Alternatively, you can also let students choose what books they read. This is a great option because you don’t have to worry about how many copies of a book the library has. Students will also read more because they can pick books they’re truly interested in.
Are read-a-thons good fundraisers?
Absolutely–there’s a reason read-a-thons are one of the most popular a-thon type fundraisers. They’re easy to plan, participate in, and get donations for. They check all the boxes for a good fundraiser.
What Do You Need to Run a Read-a-Thon?
Use FutureFund to Power It
FutureFund’s built-in pledge campaigns allow you to easily collect money and keep donations/pledges organized. Since parents cover payment processing fees, 100% of the funds raised go to your school!
Easy for Everyone
FutureFund makes running a read-a-thon easy for everyone. Easier for PTAs and PTOs to run, for students and parents to participate, and for donors to donate.
Instead of dealing with paper pledge forms and cash and cheques, FutureFund takes the process online. Donors can donate instantly online with their credit or debit cards.
FutureFund makes it easy to track how the fundraiser is going. Easily view how much money has been raised and more with detailed reporting.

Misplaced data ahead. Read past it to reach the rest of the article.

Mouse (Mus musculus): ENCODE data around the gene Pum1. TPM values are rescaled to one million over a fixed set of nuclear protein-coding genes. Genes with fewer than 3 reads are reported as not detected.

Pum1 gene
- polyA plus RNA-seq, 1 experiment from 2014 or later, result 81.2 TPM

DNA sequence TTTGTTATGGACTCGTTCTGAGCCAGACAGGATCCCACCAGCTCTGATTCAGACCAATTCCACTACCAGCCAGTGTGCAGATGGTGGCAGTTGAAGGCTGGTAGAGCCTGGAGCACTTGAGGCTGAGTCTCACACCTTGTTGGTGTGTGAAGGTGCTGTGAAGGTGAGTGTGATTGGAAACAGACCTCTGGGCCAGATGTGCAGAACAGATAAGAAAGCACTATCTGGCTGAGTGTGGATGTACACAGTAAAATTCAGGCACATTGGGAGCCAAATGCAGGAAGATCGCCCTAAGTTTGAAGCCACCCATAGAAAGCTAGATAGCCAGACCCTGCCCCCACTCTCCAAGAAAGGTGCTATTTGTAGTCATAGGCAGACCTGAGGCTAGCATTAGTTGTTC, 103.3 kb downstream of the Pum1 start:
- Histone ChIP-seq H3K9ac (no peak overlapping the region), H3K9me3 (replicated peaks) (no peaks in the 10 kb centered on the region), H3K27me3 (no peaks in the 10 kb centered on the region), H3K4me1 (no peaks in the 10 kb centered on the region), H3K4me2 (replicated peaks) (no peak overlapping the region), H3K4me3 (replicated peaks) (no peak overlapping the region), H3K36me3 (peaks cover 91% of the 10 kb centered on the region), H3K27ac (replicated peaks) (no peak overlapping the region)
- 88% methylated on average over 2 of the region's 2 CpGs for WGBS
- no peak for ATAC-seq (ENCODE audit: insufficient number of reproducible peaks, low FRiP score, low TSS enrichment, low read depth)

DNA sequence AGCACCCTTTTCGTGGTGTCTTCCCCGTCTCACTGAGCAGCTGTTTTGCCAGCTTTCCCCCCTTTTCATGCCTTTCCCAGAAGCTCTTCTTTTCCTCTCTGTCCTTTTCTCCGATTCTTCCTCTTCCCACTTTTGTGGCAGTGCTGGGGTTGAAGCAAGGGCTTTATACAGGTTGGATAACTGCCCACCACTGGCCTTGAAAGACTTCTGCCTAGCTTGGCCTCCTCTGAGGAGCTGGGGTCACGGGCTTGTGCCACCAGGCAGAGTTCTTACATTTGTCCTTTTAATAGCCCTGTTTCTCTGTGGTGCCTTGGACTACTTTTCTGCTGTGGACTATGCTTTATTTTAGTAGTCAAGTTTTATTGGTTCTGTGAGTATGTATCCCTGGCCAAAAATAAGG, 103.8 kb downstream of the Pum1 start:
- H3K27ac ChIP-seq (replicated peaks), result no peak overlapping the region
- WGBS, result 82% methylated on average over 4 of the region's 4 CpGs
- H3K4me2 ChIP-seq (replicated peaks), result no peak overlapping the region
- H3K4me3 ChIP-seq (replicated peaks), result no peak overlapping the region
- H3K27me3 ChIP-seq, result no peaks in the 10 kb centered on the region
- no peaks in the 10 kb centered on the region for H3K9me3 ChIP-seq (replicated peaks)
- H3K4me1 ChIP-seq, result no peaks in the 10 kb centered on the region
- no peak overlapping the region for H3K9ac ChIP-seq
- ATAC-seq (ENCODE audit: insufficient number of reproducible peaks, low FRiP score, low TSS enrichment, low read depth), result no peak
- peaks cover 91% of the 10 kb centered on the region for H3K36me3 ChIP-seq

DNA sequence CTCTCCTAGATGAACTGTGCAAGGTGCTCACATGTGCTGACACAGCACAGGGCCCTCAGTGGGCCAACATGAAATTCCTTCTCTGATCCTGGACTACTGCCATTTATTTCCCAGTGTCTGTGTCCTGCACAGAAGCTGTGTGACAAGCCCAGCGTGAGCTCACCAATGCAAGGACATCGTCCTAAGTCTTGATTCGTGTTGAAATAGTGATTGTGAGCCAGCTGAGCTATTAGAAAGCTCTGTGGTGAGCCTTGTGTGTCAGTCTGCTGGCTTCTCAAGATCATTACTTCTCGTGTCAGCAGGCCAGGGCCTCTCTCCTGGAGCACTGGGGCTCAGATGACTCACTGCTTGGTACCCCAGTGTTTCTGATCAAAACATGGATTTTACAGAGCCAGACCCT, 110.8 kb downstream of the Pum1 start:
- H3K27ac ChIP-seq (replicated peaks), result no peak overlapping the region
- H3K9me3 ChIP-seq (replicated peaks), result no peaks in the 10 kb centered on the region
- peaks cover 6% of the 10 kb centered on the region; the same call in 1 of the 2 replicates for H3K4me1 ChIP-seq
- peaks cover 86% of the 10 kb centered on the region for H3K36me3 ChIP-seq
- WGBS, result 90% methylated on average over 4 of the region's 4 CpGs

Using a Read-a-Thon for Fundraising
Managing & Organizing pledges
Each student will sign up as a participant in the fundraiser. Then, they can collect pledges individually by credit or debit card. You can also accept cash pledges, but be mindful of properly storing and tracking cash you collect.
If you are using FutureFund, you can record these pledges and they will automatically count towards the student’s total and the grand total for the fundraiser.
Donor Payment Mangement
Before launching your fundraiser, confirm what records you need to collect from donors.
If you are using FutureFund, it’s easy for students to sign up, especially if their information is already in the system. You can bulk sign up entire grades or classes. All donor payments are automatically entered into the system, so you can instantly see each student’s total and the grand total.
Accept Online Donations
Fundraising campaigns that accept online donations perform much better than fundraisers that only accept cash or check.